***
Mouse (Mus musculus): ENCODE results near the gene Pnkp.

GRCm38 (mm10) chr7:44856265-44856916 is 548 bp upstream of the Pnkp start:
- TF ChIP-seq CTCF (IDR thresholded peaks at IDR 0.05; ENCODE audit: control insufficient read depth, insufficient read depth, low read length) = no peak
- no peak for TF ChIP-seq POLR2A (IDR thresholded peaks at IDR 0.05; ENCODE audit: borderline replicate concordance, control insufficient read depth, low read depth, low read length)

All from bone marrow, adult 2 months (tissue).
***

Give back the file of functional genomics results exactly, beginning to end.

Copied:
Mouse (Mus musculus): ENCODE results near the gene Pnkp.

GRCm38 (mm10) chr7:44856265-44856916 is 548 bp upstream of the Pnkp start:
- TF ChIP-seq CTCF (IDR thresholded peaks at IDR 0.05; ENCODE audit: control insufficient read depth, insufficient read depth, low read length) = no peak
- no peak for TF ChIP-seq POLR2A (IDR thresholded peaks at IDR 0.05; ENCODE audit: borderline replicate concordance, control insufficient read depth, low read depth, low read length)

All from bone marrow, adult 2 months (tissue).